Will this be the coalition’s poll tax moment?

The 10 per cent cut to Council Tax Benefit will force many to pay the tax for the first time. It could prove the most disastrous of the coalition's welfare reforms.

It is hard to predict which of the coalition’s welfare reforms will prove most politically toxic. The withdrawal of child benefit from those earning over £50,000 could outrage the Tories’ natural supporters, as those families that have not opted out of claiming the benefit discover, to their surprise, that they must now pay a “High Income Child Benefit charge”. Others in the government are more troubled by the introduction later this year of Universal Credit, a new single payment for welfare recipients, reliant on a fearsomely complex computer system that increasingly few in Whitehall believe will work.

But the most hazardous change could be the one that has received the least attention: the government’s reform of the council-tax system. Polls routinely show that the levy is Britain’s most unpopular tax but the coalition is about to ensure that millions of people pay it for the first time. At present, those households deemed too poor to meet the monthly charge receive Council Tax Benefit to cover all or part of their bill. With 5.9 million recipients, it is claimed by more families than any other means-tested benefit or tax credit. Now, in its quest to roll back the welfare state, the coalition has cut the fund for Council Tax Benefit by 10 per cent. At the same time, it has localised the system, transferring responsibility for the new regime from central government to local councils.

From this April, councils must either maintain current levels of support and impose greater cuts elsewhere, remove other exemptions (such as those for second homes and empty properties), or ask those who receive a full or partial rebate at present to make a minimum payment. Early signs suggest that most will opt for the latter. An analysis by the Resolution Foundation and the New Policy Institute found that, of the 86 councils that have published their plans, 57 intend to introduce a minimum payment of between 6 and 30 per cent of a full council-tax bill.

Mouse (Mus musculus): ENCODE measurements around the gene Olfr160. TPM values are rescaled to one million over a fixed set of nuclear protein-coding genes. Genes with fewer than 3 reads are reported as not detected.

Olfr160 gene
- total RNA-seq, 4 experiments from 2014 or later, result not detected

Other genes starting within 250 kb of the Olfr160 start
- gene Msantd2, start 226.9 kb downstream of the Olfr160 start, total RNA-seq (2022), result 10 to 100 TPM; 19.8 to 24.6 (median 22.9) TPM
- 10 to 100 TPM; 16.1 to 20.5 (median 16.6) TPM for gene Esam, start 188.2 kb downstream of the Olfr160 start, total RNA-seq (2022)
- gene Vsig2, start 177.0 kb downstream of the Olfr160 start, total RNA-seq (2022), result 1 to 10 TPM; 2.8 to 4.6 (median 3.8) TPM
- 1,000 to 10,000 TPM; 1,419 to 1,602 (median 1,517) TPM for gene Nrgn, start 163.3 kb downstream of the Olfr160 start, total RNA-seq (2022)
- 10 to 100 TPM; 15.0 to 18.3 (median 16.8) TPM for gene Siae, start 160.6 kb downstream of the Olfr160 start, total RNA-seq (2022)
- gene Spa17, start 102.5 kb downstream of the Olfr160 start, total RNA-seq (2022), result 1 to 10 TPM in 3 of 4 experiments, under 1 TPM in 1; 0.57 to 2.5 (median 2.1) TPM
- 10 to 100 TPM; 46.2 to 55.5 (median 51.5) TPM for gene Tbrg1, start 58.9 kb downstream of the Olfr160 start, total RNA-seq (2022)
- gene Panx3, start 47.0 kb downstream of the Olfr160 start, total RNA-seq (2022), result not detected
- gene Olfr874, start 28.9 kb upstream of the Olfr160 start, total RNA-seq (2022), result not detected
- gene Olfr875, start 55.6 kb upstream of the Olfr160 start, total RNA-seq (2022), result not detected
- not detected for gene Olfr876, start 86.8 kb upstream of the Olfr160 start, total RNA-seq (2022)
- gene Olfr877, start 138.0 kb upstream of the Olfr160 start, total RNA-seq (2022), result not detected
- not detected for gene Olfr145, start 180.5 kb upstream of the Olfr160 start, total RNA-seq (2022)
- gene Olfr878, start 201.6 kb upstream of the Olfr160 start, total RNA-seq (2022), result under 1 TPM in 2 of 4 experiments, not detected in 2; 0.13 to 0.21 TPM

As the government has stipulated that current levels of support must be maintained for pensioners (who, partly owing to their greater propensity to vote, have once again been shielded from austerity), the burden will fall entirely on the working-age poor. On 8 January, Birmingham City Council announced it would impose a 20 per cent charge on the unemployed. That will mean a minimum payment of £200 a year for households affected.

Striking parallel

In the past year, everything from the government’s NHS reforms to its handling of the West Coast Main Line auction has been compared to the poll tax but in this instance the comparison is completely warranted. The parallels with the greatest policy misjudgement by any modern Conservative government are so striking that one is inclined to conclude that the coalition has a death wish. The Community Charge, as it was officially known, similarly required each household, irrespective of its income, to pay at least 20 per cent of the tax. Now, as then, this regressive levy is likely to be met with mass non-payment.

Patrick Jenkin, the architect of the poll tax, has even accused the government of repeating the Thatcher government’s mistake. The Conservative peer told the BBC last year: “The poll tax was introduced with the proposition that everyone should pay something . . .We got it wrong. The same factor will apply here, that there will be large numbers of fairly poor households who have hitherto been protected from Council Tax, who are going to be asked to pay small sums.”

When the poll tax was introduced in 1989, the poor were at least assured that their benefits would rise with prices. But under George Osborne’s plan to uprate working-age benefits by 1 per cent for each of the next three years, rather than in line with inflation, their incomes will be squeezed to an unprecedented degree. The government’s impact assessment showed that the poorest tenth will lose the most in real terms (2 per cent of net income a week), while the next poorest tenth will lose the most in cash terms (£5 a week).

Those faced with the unpalatable choice of either heating their home or feeding their family are unlikely to accept stoically the first council tax bill that lands on their doormat in April. Figures from the Institute for Fiscal Studies show that the average working family will lose £165 per year, while the average non-working family will lose £215.

Confronted by these losses, which household will willingly pay hundreds of pounds in additional tax? Yet, for the sake of saving just £500m a year, the coalition intends to force councils to chase the poorest through the courts to recoup a charge they cannot afford to pay.

Ever since the coalition’s austerity programme began, commentators have asked when its “10p tax moment” will come. In this “son of poll tax”, we may have found the answer.

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A protest in Trafalgar Square in 1990 against the poll tax.

George Eaton is political editor of the New Statesman.

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Andy Burnham and Sadiq Khan are both slippery self-mythologisers – so why do we rate one more than the other?

Their obsessions with their childhoods have both become punchlines; but one of these jokes, it feels to me, is told with a lot more affection than the other.